There are many interesting people in the Orient. In the past 15 years or so, I’ve taken an interest in the various groups, but sometimes it’s not so easy to find out the info. Come to my house sometime, and I’ll show you my Druze textiles, Armenian tiles and pottery, Pakistani rugs, and glassware from the old Venetian Jewish community. The Assyrians fascinate me, although I don’t understand their internal politics. However, as far as the average Joe westerner is concerned, it would be best to at least understand Islam. But I do wonder if those middle easterners who complain about westerners’ lack of knowledge about them, actually care to know about the west, other than what’s in the movies.

    “What you need to understand is that not every one of us who are of an Arab Jewish background wants to be lacquered in Hebrew and then sent off to complete a course in Yiddish so we can assimilate into your Israeli European Jewish anti-utopia.”

    What makes you think I’m Ashkenazi? I’m well aware of the history of the Jewish Arabs, and their generally historically good relations with their Muslim and Christian brethren. It seems that Arabs (particularly those Muslim and Christian brethren) don’t seem to know so much about western history or Jewish history either preceding Islam or in Europe. And, BTW, Yiddish is not only not an official language in Israel, it’s generally not understood by anyone at all. Arabic, on the other hand, is an official language.

    And, incidentally, yes you misused “Zionism”. Zionism (as I’m sure you know) is just a belief in Jewish Nationalism, centered on Jerusalem. I freely confess to being a Zionist. But the actions of the hard right wing disgust me.

    As far as MEMRI is concerned, have you actually gone to their website? They have Muslim crazies, and Jewish crazies. They also have voices of sanity within Islam. Most importantly, they document the appaling incitement to hatred that appears on children’s television. Sure going to a leper colony would be an eye-opener, but they’re a Media organization. They do not make their own films. They just translate stuff so that westerners can see it and understand it.

  93. Ulla Grymer says:

    Hi!
    After I have been to a seminar with youth from the opposition in Egypt I got very interested in your country and your political system. What I read on your blog reminds me of all the things the guys learnt me about Egypt and give me a chance to easily know what is going on in Egypt.

    The average Dane don’t know much about what is going on in Egypt – except as you write, we know the pyramids and the beaches, but actually the Danish media has recently used the Egyptian bloggers in their articles and programs. So what you guys are doing is worth a lot to make the world realize that Egypt is more than just pyramids!

  94. as an egyptian id like 2 say dat egypt is the shitties place on earth ; changing the constitutin before the presidetial votingz by makin a terrorism law that states dat any “police officer cud imprison u 4 12 months jus for anything” will help the presidents son to win di votings so dat the presidents son wud get presidency and any1 hu tries to stand infront of his son will be pcked up from his home ” ur a terrorist “. well im afraid now dat any11 wud come arrest me after what ive said :D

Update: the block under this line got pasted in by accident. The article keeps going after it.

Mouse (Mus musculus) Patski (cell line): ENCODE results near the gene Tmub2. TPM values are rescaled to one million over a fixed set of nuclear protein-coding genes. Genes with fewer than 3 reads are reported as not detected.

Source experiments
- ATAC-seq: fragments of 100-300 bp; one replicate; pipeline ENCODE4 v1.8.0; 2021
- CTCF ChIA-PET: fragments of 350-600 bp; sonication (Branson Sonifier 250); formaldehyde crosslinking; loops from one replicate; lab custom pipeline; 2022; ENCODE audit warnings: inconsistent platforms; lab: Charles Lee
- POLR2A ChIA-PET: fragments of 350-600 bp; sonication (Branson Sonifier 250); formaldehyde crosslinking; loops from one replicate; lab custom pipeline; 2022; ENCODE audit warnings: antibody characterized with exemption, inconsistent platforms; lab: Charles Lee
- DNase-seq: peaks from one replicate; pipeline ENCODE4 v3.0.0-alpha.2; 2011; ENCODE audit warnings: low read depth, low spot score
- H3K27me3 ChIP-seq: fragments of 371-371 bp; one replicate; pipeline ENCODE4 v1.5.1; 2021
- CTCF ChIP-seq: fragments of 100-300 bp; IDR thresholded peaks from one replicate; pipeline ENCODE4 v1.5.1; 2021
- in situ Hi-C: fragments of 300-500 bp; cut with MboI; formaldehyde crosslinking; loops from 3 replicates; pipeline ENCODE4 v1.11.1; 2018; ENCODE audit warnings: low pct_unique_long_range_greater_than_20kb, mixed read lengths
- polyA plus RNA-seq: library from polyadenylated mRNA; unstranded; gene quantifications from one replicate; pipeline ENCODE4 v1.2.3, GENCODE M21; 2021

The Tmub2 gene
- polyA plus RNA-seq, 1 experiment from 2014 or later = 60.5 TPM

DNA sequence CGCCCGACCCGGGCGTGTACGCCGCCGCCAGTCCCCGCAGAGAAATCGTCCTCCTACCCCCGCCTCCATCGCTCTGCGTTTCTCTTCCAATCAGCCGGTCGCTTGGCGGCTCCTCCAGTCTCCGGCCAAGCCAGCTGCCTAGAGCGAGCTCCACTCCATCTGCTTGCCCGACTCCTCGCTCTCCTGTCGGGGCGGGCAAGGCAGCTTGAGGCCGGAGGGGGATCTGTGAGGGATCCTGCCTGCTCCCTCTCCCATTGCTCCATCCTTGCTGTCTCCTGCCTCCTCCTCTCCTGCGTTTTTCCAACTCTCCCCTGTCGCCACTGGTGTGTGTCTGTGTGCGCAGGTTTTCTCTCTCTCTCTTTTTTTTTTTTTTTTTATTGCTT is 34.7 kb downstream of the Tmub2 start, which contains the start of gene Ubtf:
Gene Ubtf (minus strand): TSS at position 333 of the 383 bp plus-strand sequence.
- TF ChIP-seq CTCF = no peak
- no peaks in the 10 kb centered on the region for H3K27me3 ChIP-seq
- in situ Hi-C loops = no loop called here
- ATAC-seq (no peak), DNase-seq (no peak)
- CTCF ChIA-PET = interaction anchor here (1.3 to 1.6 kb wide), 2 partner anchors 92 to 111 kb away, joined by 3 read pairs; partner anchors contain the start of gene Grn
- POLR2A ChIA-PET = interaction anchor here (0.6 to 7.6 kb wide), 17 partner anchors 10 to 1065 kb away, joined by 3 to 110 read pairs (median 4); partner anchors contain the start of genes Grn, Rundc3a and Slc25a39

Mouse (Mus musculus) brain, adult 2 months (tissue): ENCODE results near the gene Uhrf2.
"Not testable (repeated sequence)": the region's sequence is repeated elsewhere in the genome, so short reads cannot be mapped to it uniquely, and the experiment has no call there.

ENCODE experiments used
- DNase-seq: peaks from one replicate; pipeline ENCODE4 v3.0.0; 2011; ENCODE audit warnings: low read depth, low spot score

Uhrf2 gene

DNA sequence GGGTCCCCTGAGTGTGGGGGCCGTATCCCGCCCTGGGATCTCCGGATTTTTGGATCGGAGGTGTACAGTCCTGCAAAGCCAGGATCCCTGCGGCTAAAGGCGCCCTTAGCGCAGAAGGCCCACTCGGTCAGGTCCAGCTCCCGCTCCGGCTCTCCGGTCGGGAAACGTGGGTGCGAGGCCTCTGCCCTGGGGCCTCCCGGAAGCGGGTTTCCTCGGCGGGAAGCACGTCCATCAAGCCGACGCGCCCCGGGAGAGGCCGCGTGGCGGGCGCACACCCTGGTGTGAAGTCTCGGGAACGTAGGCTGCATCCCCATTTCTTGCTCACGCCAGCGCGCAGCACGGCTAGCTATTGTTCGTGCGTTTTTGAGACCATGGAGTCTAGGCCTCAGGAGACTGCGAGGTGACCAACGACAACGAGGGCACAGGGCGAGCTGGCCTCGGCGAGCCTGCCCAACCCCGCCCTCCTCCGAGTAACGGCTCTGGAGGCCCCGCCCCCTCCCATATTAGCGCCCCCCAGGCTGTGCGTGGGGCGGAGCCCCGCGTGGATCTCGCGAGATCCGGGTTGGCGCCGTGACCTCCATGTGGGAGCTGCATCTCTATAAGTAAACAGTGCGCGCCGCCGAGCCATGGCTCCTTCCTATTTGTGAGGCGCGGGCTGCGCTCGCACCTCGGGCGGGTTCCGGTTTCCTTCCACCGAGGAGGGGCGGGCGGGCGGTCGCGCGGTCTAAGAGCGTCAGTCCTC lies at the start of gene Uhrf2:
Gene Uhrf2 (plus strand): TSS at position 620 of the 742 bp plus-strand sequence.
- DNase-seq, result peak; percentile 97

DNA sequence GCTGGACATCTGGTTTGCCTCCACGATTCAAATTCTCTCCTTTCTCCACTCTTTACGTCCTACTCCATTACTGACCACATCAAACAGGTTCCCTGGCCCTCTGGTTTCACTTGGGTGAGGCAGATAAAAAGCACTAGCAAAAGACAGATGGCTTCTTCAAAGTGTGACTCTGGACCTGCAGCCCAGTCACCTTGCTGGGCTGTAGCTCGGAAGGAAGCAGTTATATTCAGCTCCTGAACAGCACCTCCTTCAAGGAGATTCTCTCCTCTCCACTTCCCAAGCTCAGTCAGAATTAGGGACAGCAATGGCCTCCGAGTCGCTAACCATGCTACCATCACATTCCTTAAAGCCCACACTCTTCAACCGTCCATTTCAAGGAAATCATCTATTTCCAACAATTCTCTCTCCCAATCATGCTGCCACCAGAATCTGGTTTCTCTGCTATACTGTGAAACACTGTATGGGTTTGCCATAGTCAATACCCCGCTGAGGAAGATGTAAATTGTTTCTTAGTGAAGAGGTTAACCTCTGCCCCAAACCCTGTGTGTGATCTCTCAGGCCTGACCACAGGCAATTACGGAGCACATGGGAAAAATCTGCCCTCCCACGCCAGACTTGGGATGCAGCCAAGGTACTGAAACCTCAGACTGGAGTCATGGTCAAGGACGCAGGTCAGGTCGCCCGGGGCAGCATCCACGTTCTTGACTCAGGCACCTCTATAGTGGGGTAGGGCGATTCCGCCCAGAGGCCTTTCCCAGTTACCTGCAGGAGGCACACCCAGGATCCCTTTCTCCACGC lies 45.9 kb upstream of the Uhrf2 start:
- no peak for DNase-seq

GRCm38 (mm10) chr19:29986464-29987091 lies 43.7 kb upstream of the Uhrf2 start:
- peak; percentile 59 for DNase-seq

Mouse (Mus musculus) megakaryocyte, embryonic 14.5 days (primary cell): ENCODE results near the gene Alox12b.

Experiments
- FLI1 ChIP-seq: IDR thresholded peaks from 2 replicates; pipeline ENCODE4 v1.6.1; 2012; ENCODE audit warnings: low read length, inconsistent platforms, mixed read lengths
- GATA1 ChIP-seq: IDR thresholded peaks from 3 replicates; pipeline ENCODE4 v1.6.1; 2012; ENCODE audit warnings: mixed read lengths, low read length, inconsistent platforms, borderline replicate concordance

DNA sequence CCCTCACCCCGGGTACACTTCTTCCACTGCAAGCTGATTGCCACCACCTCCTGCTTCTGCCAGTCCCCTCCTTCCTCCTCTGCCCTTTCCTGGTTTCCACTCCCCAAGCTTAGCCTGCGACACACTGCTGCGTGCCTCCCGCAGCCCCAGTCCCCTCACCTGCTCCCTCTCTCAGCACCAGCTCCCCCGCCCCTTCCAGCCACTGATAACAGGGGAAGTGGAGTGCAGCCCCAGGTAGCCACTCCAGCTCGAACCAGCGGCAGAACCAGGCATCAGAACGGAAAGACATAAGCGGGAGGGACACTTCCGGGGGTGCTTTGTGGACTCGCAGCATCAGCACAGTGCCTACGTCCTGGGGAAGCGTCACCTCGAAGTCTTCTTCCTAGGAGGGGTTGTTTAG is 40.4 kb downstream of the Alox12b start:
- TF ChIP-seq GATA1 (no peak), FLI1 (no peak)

95. brooklynjon says:

    abcas,

    Would you be so kind as to translate that into English? I’d love to read what you are writing, but I’m afraid I don’t speak the language you wrote it in.

    bj

  96. David-

    Did I attack you? Sorry…that is not right for me to do…I felt like I attacked your ideas…not you…

    I respect some of your points…others I do not..but I do think you are trying to puzzle this stuff out and I respect that also.

  97. Hi Sandmonkey, I have been reading your blog since pretty much the beginning and I visited Egypt in December 2005 for 10 days. Your blog is a like a maginifying glass window to what I saw with my own eyes and takes me back to my visit and being in Cairo, like when Ramses was moved, it was so cool to see the pictures, and when you visitied the pyramids and posted your picture of the camel with a santa hat! I appriciate what you say and sometimes get very worried for you. Your blog makes me more informed, about the “real” Egypt be that as it may and I continue my sponsorship of my Egyptian daughter, through the Save the Children charity.,I do hope to visit Egypt again, for longer someday. Sandmonkey,this is a very important blog , Keep bloggin, stay safe and are you going to visit Pamalukk? (i know i spelled it wrong) while in Turkey?

  98. From Egyptians’ blogs I gather that Egypt sucks big time. But it also has some amazing people (those who blog!) therefore not all is lost. :P

    But I wouldn’t want to be an Egyptian woman. Eeeeek no.

  99. You should ban this David guy. He’s really crashed the party.

    Rule #1: Never suggest Westerners are guilty, in any way, shape, or form, of the mess the Middle East is currently in.

  100. brooklynjon says:

    Stevie,

    Even though I suspect you are being tongue in cheek, I have to speak out against banning anyone, or at least against banning anyone who isn’t abusinve and threatening.

    I personally miss eee’s incoherent, hate-filled rants.

    bj

  101. I would say, illiteracy & corruption is Egypts problem, in addition to the extreme harrasment of females. I lived there for a year myself.
    However, Egypt was screwed long before the colonial powers came, building an empire on slaves couldnt last. It cant be blamed on Western powers, Egypt has to save themselves, instead of sitting around waiting for others to come. Same goes for the Palestinians, which the Arab rulers have abandoned over and over.